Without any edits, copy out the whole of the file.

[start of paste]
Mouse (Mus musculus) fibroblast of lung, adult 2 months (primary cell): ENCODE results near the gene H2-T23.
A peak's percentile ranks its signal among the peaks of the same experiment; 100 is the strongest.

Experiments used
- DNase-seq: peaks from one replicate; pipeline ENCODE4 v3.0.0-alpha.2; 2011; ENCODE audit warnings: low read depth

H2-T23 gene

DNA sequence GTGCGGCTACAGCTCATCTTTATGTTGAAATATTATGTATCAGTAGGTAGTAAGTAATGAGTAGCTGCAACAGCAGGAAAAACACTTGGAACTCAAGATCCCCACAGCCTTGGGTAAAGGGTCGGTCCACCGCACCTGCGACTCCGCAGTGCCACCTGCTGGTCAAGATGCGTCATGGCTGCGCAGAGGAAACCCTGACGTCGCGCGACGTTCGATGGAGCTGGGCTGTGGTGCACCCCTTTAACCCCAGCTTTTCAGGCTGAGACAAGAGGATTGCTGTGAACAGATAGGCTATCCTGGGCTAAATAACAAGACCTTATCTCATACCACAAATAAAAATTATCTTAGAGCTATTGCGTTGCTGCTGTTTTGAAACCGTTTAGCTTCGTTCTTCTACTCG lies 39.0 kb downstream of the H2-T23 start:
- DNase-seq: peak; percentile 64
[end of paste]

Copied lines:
Mouse (Mus musculus) fibroblast of lung, adult 2 months (primary cell): ENCODE results near the gene H2-T23.
A peak's percentile ranks its signal among the peaks of the same experiment; 100 is the strongest.

Experiments used
- DNase-seq: peaks from one replicate; pipeline ENCODE4 v3.0.0-alpha.2; 2011; ENCODE audit warnings: low read depth

H2-T23 gene

DNA sequence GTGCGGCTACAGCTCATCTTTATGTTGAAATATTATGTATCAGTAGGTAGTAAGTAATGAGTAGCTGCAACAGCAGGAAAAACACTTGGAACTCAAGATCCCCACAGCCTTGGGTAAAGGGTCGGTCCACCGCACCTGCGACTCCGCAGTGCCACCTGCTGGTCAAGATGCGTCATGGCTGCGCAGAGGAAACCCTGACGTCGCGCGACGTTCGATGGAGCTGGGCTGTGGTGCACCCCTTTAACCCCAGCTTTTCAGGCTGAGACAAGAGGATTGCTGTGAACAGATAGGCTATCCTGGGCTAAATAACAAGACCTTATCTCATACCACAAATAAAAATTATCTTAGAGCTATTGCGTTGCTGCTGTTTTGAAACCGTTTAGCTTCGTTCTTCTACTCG lies 39.0 kb downstream of the H2-T23 start:
- DNase-seq: peak; percentile 64